dj irie spins himself into a brand
Most people know Ian Grocher by his stage moniker: DJ Irie. And if you’ve visited any decent club in the last year, you’ve likely heard him live. Or if you’ve been at any Miami Heat game (he's the first DJ ever to be aligned with a pro sports team), or even on a Carnival cruise ship (he's also the first DJ ever to be aligned with a cruise line). Or lucky enough to score an invite to any party hosted by Jamie Foxx (Irie is the actor’s official DJ). The jet-setting mix master shares his thoughts on marketing, self-promotion and partnerships.
Nightclub Confidential (NCC): What are your current regular gigs and residencies?
Irie: Playhouse in LA; Haze, XS, Tryst and Pure in Las Vegas; Wall, LIV, Set and Mokai in Miami; Underground in Chicago and a few more. I also am the resident DJ for the Miami Heat — I’ve been doing that for 11 seasons — and then whatever Jamie [Foxx] needs me for, but it’s been quiet on that front lately since he’s shooting a movie until February.
NCC: What does being the Miami Heat’s official DJ entail?
Irie: I perform at every single home game and a slew of basketball-related events throughout the season and year. At the games, I play a set just for the players while they warm up. My booth is right there on the floor next to the court. Then I do the tip off and get the crowd amped. I do fan fireups during the game, halftime, special contests and some promos for the fourth quarter.
NCC: And what does your partnership with Carnival Cruise lines encompass?
Irie: This was a big deal. My agency actually now trains every DJ that gets hired for a Carnival ship. I don’t have a schedule where I’m able to be on every ship, though I try to be on as much as possible. Carnival loved my spinning style, so I work very closely to train our DJs to perform at the level I approve of personally. We have a very capable and talented group of guys and girls on each ship, and they’re consistently delivering a performance rivaled by any South Beach, Vegas or NYC club DJ.
NCC: It’s fair to say that your current roster demonstrates your ability to promote yourself well. How does an upcoming DJ build a name and a brand within a new market?
Irie: There’s never one formula, but some of the key things that result in a lot of traction are press, affiliations and constantly promoting yourself. Press is very important. So go after those high-profile publications within your market. You may need to get a publicist to help build those relationships, but when they start to hear your name and see your face repeatedly, eventually they make that connection that you’re worthy of their time, attention and money.
Next, you have to work with the best local partners. If you want to be in the upper echelon of consideration, make sure you are affiliated with like-minded, top brands. Perception is everything.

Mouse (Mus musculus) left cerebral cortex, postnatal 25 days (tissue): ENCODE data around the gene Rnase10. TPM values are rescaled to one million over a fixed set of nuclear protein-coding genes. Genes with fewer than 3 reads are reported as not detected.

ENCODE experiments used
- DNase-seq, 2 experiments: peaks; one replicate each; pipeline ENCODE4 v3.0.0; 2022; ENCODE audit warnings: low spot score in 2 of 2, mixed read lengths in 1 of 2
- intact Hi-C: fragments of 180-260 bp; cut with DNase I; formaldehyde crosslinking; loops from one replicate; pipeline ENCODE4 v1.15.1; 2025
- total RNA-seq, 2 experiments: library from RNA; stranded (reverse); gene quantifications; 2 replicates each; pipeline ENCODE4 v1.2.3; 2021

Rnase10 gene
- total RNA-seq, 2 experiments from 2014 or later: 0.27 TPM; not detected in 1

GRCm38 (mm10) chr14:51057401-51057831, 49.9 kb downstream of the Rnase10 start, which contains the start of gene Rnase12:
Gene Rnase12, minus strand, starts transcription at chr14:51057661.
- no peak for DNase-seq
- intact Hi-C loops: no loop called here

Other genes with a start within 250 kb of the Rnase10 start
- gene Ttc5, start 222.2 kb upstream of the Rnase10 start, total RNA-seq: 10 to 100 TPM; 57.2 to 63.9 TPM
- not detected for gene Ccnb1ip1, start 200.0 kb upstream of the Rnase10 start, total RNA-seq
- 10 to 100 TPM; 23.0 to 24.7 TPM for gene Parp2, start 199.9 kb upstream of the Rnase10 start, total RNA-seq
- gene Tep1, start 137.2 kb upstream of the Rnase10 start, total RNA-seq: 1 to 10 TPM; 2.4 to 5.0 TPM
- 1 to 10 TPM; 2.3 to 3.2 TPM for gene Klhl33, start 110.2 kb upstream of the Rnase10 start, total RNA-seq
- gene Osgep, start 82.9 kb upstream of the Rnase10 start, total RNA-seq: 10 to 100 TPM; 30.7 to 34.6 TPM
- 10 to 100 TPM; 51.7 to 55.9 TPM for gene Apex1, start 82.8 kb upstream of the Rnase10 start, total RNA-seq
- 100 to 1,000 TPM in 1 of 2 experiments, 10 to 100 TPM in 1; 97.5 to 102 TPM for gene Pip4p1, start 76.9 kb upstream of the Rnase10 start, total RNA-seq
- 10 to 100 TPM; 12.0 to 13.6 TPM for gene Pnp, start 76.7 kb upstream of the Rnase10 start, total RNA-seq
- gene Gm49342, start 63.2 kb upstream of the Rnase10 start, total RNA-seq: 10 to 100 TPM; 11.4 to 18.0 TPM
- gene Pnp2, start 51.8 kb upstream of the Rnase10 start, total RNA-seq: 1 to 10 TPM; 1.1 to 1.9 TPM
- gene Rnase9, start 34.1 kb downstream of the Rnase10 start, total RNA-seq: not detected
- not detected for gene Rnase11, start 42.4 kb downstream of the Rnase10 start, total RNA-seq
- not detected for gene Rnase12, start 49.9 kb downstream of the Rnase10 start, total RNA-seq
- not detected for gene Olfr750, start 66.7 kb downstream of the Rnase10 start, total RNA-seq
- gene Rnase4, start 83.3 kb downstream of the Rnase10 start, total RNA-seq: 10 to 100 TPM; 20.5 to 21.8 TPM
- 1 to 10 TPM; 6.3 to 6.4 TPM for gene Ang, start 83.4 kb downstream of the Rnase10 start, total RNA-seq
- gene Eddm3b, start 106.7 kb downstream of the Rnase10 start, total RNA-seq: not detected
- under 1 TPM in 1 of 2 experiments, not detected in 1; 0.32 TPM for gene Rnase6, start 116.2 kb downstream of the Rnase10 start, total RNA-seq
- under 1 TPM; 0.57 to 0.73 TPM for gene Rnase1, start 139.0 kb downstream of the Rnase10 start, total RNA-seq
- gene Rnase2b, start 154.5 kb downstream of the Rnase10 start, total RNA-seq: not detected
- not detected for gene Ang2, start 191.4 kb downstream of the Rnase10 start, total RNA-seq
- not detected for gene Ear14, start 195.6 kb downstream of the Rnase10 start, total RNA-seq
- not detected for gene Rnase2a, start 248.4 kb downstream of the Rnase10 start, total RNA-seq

Finally, if you don’t have a ton of money, just do it yourself. It doesn’t take cash to get yourself out there, but it does take effort. Grab a camera and shoot a viral video of your performances, hand out some cards and mixes. Just make sure you’re doing it all in good taste and synonymous with whatever image you want to create.
NCC: You have a lot of promotional items you give out to the patrons, like glasses, hats and the like. What gets you the best ROI?
Irie: It’s no secret that everyone loves free stuff. But you don’t want to give them something they’ll discard by the time they hit the parking lot. It needs to be useful. People actually use hats. Everyone loves a free T-shirt but are they going to actually wear that T-shirt in a way that’ll pay off for you? Only if it’s very cool. If it’s just with your name and logo, that may not be the best idea. But if you have a unique catch phrase and work your brand into it, that may be a better way to go. Be subtle; you don’t have to put your branding always in front to get traction. The production quality will be tied to your name as well.
NCC: Who pays for those items?
Irie: I’m lucky with my stuff because we have a very successful and larger partnership business where we form sponsorship deals with companies, such as Verizon. They already make a lot of giveaway items, and because we’re locked in to do events with them, I’ll give them some ideas for products and help design them. Right now, we have a pair of glasses co-branded with my name and Verizon’s logo. They’re so popular we can’t even hold onto them. The company will cover the expense of producing them, but the upside is they’re exposed to our audience and everybody is rocking them.